Beneficial Effects of Exercise on Breast Cancer

27 October 2020 - Ci Magazine
Beneficial Effects of Exercise on Breast Cancer
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By Jonathan Sims, MD

Did you know that women can reduce their risk of developing breast cancer with exercise? Study after study shows that women who are physically active reduce their risk for breast cancer. Studies also validate that women who develop breast cancer reduce their risk of recurrence after treatment by starting an exercise program.

How much can exercise help women’s risk of breast cancer?

Dr. Jonathan Sims from RAPC Talking about breast cancer in Men

Dr. Jonathan Sims from RAPC

The American College of Sports Medicine (ACSM) examined hundreds of studies between exercise and the risk of developing cancer or dying from cancer. ACSM reports that modest levels of activity reduce the relative risk of developing breast cancer by 10%-20%.

The biggest reduction in risk for breast cancer comes from vigorous aerobic exercise for 75-to-150 minutes weekly. Women reduce their risk of death from breast cancer by an astonishing 40% to 50%.

And the good news about exercise continues. Not only does physical activity reduce the incidence of breast cancer, but exercise also reduces the risk of colorectal and uterine cancers too.

If you’re a breast cancer survivor, 3-to-5 hours of moderate exercise (walking at a moderate pace) reduces the risk of recurrence by as much as 40-50%. Reducing recurrence lowers mortality rates by a similar percentage. Walking at a slower pace and lower distances infer protection against recurrences. Don’t let age, weight, or comorbidities prevent you from exercising at your own pace.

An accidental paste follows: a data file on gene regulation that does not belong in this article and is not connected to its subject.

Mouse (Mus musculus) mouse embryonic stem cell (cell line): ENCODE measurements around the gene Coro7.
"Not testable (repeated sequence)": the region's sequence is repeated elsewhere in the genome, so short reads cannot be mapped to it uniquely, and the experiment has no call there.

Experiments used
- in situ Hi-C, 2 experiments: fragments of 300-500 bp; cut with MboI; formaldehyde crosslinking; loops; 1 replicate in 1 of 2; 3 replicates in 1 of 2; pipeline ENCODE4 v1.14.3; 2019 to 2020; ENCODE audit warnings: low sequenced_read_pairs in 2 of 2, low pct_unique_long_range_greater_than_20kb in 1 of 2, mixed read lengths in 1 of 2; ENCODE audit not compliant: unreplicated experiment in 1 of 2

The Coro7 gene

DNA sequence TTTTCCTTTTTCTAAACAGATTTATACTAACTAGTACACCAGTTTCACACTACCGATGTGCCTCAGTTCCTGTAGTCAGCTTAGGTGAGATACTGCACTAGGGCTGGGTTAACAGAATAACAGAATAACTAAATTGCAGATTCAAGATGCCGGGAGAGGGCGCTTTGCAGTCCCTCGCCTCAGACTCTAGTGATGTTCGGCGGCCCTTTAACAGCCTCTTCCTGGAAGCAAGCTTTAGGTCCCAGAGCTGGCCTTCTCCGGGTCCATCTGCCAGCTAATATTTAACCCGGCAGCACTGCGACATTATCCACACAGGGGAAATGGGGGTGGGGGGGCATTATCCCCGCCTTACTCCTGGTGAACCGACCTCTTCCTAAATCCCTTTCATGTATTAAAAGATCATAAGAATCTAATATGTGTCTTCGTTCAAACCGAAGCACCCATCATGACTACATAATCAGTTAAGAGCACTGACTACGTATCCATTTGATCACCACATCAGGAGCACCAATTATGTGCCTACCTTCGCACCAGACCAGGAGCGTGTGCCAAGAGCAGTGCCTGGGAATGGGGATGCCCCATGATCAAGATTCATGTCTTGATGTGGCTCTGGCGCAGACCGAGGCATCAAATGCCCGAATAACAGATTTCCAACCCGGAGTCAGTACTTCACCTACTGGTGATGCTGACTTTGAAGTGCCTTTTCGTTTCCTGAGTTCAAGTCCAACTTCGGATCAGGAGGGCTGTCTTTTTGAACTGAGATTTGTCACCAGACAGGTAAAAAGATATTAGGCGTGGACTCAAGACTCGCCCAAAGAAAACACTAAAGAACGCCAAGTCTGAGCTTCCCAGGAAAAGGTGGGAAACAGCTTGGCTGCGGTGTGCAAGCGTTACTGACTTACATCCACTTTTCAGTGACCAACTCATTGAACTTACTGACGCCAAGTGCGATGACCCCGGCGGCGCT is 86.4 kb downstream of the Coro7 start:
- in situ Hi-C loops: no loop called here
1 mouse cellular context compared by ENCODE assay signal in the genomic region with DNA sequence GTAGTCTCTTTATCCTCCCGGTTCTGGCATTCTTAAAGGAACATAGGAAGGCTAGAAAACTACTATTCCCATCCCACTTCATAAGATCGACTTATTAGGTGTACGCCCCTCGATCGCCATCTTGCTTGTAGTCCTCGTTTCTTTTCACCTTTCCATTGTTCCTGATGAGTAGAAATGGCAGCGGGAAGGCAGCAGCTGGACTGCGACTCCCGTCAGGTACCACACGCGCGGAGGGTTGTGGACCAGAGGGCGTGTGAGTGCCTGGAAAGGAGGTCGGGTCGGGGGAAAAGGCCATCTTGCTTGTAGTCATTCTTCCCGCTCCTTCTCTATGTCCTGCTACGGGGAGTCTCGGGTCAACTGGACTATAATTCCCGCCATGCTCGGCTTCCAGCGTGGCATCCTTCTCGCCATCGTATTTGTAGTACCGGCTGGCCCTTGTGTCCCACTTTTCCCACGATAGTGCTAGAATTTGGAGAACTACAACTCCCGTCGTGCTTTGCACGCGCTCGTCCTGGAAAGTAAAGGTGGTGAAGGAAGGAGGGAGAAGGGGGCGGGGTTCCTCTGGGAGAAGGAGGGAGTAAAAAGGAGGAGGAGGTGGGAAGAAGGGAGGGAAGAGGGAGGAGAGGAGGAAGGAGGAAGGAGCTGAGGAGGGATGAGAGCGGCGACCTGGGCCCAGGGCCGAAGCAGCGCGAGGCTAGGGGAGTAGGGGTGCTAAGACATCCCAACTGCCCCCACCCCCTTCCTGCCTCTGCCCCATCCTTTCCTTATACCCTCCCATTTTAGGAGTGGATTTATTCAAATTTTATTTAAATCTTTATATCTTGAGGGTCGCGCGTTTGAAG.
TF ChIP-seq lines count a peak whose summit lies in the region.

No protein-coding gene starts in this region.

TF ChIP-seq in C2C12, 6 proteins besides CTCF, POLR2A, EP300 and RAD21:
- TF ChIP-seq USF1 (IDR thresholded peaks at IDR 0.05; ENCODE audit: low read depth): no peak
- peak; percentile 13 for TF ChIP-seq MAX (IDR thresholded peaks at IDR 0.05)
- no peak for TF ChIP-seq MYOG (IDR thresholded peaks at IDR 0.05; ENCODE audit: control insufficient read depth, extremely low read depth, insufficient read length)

How much and what kinds of exercise?

Most experts recommend 150 minutes of moderate exercise or 75 minutes of vigorous exercise every week. These recommendations require only a modest investment of time and energy to gain substantial results.

Women can mix-and-match their exercises. It’s best to do a combination of exercises to benefit the entire body. They can be broken down into 10-minute increments.

Moderate. Moderate exercise is defined as still being able to carry on a conversation. Examples include:

  • Bicycling at less than 10 miles an hour
  • Canoeing
  • Dancing
  • Gardening (trimming, weeding, raking)
  • Golfing, without a cart
  • Tennis (doubles)
  • Water aerobics
  • Walking at a brisk pace — a 15-minute mile

Vigorous. Vigorous activity is defined as not being able to carry on a conversation but being able to say a few words.

  • Aerobics
  • Basketball
  • Bicycling at over 10 miles an hour
  • Running or jogging — at about 5 miles an hour
  • Swimming freestyle laps
  • Tennis (singles)
  • Walking very fast — at about 4 ½ miles per hour
  • Yard work — pruning, digging

There are many good smartphone fitness apps, either free or low-cost. These apps help calculate distance and speed, learn yoga, and study the safe way to execute specific exercises.

Most experts suggest incorporating strength training into your exercise program. Lifting weights and resistance bands are easy to use at home. Strength training builds muscles and increases metabolism.

Exercise improves balance to help prevent falls during treatment. Some chemotherapy drugs are associated with loss of balance that can lead to dangerous falls.